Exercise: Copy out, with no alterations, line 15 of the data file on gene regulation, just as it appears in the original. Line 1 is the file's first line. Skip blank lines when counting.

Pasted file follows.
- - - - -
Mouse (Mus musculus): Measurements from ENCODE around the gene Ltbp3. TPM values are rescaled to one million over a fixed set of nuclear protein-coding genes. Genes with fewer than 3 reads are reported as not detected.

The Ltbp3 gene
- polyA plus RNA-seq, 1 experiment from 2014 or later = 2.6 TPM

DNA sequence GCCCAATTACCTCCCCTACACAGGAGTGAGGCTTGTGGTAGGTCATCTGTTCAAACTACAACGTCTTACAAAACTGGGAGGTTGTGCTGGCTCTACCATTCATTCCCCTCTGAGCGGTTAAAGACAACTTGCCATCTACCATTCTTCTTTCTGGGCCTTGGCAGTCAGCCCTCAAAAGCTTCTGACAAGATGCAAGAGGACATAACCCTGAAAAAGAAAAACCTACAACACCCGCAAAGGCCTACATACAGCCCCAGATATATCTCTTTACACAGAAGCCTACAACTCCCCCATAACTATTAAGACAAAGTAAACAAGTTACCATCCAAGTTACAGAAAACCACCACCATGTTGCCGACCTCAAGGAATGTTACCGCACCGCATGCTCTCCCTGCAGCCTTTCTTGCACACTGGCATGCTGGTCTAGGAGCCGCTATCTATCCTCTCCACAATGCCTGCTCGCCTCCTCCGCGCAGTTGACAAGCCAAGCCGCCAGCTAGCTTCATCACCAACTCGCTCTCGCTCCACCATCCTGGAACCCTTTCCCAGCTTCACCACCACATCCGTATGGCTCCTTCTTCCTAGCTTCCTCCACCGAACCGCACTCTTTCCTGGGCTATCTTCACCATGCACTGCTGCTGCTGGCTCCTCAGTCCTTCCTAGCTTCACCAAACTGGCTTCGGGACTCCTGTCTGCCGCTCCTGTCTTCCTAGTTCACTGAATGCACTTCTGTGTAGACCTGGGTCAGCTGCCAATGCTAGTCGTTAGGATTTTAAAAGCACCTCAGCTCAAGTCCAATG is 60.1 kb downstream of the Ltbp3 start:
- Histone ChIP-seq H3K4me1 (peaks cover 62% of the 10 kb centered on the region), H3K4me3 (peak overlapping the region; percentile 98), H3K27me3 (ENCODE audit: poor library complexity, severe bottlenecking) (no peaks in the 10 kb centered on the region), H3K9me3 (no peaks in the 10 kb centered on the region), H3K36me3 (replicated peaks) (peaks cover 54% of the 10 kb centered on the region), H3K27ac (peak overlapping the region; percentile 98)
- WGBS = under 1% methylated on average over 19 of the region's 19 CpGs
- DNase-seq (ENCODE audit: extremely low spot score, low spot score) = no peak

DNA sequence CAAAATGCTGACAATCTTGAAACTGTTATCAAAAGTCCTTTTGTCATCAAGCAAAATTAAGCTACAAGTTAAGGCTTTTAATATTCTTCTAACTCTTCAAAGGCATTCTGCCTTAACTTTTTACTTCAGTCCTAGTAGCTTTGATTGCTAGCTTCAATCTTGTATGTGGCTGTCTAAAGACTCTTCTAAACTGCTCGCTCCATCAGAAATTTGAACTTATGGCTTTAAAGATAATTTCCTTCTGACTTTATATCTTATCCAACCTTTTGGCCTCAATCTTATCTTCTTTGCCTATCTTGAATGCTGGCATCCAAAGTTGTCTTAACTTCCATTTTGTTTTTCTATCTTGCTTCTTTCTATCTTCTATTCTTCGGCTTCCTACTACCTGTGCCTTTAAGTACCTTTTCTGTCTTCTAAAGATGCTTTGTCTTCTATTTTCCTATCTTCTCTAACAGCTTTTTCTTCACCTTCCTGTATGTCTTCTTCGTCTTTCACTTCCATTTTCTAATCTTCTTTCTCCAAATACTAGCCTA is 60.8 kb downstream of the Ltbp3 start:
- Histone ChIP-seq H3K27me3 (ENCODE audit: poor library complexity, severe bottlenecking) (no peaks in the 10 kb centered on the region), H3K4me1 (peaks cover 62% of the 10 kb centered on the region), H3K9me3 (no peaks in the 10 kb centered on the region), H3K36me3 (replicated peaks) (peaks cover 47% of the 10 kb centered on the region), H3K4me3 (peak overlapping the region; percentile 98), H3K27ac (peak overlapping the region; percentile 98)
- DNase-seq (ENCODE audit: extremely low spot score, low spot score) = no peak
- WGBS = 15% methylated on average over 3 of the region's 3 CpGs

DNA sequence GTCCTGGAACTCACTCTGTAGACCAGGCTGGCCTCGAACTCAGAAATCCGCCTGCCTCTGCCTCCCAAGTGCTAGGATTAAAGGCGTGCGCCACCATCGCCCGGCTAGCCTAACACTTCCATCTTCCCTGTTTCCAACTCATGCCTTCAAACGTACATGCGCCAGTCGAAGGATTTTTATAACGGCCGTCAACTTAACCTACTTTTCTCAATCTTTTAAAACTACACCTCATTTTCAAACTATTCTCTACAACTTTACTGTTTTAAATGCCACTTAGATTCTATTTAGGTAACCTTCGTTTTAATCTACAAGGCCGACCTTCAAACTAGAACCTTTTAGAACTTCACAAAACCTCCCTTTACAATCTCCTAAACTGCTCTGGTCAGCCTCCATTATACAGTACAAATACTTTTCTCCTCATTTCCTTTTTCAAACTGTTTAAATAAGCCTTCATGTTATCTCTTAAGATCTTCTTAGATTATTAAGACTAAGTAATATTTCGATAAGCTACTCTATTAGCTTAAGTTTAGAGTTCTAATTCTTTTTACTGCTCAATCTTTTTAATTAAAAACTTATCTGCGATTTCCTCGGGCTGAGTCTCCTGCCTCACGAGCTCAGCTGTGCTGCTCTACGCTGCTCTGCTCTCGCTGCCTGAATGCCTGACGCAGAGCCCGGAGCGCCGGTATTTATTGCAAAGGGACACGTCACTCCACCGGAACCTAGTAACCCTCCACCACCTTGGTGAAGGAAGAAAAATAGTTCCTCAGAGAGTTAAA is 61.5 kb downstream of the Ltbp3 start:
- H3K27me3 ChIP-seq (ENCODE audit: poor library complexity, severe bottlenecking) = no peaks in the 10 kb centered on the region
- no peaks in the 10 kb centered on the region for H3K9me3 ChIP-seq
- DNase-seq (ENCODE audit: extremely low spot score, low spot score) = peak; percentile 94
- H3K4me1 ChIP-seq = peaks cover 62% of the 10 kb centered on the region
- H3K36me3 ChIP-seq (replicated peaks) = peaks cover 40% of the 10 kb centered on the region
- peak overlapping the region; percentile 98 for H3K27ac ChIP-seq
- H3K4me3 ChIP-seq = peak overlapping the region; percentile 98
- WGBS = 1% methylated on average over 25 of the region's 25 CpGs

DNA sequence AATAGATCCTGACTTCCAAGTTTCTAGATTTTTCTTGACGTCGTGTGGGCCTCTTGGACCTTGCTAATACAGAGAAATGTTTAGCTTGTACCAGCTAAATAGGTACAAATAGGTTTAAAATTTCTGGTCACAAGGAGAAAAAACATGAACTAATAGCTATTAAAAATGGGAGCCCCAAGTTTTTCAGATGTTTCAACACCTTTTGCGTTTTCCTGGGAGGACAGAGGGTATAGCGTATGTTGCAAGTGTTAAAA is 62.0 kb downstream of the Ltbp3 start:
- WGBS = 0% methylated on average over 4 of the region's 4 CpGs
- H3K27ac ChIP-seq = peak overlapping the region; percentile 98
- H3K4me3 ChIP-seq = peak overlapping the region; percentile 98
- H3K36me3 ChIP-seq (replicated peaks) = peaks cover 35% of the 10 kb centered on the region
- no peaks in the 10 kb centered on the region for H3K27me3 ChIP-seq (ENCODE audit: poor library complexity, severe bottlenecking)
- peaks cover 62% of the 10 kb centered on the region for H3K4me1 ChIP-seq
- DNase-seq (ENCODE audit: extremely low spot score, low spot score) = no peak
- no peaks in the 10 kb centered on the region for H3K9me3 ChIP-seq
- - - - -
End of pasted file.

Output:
- DNase-seq (ENCODE audit: extremely low spot score, low spot score) = peak; percentile 94